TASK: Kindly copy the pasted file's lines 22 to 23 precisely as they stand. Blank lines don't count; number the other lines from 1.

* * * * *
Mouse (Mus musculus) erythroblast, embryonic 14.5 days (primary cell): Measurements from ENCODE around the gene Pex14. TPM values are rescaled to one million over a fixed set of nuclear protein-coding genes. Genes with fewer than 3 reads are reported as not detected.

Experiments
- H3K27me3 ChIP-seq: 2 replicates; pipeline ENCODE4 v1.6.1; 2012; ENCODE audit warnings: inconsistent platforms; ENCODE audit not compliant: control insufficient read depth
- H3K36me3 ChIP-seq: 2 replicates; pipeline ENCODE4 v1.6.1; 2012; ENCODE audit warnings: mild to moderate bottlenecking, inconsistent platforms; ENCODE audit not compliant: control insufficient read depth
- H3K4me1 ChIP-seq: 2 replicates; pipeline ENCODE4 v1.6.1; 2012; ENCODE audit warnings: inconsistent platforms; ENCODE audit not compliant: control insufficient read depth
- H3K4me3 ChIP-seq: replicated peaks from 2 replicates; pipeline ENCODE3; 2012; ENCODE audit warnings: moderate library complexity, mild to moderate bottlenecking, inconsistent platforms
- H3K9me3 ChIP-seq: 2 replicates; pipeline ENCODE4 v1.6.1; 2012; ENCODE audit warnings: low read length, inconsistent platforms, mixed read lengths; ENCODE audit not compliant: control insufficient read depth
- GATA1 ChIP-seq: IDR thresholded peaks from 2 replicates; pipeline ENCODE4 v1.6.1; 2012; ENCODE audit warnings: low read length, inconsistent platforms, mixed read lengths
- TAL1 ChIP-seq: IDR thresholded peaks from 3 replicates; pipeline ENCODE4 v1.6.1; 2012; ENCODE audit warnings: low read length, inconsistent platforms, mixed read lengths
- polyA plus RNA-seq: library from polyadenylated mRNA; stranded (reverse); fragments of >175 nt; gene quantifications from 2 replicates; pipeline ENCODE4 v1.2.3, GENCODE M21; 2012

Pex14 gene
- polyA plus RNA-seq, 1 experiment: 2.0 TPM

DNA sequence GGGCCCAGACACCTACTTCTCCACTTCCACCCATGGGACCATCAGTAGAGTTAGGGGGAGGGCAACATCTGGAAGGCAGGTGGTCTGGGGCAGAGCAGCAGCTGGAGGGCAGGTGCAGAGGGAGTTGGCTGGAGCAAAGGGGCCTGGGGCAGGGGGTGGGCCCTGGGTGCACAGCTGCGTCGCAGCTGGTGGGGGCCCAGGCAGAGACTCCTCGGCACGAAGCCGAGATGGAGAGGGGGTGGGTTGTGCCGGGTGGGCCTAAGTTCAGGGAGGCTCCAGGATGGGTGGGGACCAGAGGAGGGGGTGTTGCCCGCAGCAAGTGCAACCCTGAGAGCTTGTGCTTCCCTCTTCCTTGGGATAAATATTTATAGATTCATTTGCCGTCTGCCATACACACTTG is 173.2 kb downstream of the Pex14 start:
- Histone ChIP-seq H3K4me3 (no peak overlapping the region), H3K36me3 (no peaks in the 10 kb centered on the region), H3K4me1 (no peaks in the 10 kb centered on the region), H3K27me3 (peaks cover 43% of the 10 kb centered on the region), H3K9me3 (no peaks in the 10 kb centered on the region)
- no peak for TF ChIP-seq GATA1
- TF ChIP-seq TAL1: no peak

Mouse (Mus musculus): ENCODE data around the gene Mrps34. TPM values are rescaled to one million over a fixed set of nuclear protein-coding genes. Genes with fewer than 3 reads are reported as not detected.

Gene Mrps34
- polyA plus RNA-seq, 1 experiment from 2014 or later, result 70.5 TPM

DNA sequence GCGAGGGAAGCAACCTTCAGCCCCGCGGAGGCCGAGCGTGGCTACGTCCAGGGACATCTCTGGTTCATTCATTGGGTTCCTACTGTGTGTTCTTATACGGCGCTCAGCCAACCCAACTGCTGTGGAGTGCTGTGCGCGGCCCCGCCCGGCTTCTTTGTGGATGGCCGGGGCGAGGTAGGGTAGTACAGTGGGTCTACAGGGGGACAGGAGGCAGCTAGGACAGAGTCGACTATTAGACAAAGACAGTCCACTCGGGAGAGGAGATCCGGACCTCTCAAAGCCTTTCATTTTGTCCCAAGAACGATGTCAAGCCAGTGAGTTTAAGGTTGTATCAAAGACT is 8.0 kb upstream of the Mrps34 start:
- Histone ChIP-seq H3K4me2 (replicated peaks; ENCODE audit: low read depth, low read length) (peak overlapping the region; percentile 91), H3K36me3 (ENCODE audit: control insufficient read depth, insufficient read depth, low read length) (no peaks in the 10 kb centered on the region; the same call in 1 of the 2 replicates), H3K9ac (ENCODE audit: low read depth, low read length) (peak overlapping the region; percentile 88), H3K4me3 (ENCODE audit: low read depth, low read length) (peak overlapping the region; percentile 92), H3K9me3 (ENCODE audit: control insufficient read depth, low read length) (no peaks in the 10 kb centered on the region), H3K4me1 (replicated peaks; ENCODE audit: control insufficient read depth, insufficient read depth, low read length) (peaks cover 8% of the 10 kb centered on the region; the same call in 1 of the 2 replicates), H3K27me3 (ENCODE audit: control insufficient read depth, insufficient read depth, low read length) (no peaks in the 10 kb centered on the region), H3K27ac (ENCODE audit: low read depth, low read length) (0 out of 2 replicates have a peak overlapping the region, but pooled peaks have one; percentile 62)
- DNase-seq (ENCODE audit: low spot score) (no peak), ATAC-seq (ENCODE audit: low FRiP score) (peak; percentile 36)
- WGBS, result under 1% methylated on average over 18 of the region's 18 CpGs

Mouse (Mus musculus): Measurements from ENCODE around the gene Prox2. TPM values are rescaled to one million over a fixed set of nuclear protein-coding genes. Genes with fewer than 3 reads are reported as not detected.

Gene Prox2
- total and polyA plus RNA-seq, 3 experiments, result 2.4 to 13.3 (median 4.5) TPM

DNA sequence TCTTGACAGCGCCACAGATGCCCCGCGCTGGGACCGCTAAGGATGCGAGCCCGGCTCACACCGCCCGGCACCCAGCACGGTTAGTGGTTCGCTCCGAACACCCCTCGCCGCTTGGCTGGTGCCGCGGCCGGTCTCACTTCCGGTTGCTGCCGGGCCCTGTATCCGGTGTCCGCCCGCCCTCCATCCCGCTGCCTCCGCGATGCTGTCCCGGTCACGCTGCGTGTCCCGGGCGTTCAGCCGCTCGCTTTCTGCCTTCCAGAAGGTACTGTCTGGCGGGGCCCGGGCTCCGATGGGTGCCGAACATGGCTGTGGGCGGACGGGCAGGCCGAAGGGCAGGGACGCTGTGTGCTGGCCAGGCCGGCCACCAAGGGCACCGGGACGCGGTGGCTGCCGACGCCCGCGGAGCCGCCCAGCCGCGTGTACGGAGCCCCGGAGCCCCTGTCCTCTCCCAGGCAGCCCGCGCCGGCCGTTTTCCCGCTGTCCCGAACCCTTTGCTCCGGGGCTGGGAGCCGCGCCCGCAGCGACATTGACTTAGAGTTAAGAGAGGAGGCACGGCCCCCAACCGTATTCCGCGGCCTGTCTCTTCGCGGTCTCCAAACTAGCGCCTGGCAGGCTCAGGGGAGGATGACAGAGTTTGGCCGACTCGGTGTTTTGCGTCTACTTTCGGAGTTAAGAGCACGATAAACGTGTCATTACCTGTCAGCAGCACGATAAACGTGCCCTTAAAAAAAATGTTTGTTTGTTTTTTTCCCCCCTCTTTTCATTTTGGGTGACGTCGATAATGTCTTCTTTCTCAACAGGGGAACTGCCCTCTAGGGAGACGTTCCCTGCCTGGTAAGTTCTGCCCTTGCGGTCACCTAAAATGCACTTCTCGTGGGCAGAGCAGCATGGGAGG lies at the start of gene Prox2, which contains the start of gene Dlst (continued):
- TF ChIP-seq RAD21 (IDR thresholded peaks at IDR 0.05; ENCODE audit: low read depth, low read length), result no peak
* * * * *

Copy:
- DNase-seq (ENCODE audit: low spot score) (no peak), ATAC-seq (ENCODE audit: low FRiP score) (peak; percentile 36)
- WGBS, result under 1% methylated on average over 18 of the region's 18 CpGs